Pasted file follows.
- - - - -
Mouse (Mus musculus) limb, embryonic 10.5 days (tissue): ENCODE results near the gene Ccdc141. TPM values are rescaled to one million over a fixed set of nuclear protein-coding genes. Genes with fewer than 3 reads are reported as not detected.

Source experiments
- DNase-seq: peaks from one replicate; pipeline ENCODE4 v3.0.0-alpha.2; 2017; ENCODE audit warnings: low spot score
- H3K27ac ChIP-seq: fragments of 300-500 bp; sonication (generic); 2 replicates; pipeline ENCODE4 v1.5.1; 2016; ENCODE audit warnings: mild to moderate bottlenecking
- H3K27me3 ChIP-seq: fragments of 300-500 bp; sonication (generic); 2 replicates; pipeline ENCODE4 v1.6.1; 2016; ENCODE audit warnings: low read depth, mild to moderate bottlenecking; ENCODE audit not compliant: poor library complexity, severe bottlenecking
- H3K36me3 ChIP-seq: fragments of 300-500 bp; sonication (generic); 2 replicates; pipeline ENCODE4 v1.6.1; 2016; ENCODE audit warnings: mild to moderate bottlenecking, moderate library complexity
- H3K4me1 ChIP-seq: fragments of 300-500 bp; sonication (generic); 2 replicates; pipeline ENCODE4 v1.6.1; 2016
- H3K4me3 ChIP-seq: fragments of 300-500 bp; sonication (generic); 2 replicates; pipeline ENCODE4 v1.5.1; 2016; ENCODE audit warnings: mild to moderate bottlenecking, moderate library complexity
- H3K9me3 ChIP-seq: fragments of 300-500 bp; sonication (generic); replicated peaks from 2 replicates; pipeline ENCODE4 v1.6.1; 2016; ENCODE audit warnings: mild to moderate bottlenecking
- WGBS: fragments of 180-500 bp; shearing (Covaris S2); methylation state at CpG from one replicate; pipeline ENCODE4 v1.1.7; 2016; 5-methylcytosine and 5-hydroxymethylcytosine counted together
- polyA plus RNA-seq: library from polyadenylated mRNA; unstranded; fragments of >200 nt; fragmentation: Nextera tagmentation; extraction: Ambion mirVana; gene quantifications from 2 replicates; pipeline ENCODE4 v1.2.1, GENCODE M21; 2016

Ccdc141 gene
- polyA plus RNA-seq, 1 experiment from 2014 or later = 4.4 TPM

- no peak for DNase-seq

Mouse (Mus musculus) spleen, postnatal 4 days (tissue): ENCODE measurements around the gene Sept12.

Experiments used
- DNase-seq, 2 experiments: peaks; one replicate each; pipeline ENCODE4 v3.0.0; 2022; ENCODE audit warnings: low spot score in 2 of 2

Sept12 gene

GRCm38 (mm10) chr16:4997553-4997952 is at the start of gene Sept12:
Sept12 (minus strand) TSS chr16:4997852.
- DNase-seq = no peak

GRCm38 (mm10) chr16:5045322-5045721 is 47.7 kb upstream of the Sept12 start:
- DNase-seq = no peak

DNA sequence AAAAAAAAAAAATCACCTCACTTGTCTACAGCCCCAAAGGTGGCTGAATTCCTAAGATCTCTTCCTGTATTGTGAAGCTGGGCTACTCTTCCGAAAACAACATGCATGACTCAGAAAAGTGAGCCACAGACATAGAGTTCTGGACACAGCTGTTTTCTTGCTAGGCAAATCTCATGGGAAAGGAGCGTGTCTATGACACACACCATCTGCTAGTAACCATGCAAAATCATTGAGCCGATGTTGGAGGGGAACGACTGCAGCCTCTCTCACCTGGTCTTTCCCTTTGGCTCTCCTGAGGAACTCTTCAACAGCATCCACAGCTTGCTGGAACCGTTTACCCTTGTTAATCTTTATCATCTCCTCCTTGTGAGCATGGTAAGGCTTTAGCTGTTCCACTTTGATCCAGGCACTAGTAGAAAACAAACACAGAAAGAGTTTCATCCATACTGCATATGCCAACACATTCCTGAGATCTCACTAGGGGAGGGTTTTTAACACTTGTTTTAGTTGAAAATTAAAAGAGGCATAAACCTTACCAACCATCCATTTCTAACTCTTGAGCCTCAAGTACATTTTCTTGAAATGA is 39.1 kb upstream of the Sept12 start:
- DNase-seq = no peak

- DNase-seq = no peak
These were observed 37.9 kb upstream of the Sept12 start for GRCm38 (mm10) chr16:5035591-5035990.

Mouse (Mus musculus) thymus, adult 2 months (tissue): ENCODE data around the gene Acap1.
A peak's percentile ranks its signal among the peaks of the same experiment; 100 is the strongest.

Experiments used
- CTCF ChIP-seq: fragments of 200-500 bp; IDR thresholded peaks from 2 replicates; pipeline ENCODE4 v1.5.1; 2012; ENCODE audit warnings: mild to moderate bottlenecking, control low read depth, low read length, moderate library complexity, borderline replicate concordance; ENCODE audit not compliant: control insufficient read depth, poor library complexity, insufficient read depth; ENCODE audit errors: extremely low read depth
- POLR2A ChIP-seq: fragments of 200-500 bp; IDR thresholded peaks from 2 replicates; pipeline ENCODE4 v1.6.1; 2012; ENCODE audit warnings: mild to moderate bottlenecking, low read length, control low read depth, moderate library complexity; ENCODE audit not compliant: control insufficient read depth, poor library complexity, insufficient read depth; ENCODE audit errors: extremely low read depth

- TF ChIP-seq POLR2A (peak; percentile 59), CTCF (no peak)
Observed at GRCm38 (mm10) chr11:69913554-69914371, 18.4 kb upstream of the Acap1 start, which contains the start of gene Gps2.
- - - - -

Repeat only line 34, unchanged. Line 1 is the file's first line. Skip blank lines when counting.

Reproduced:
Observed at GRCm38 (mm10) chr11:69913554-69914371, 18.4 kb upstream of the Acap1 start, which contains the start of gene Gps2.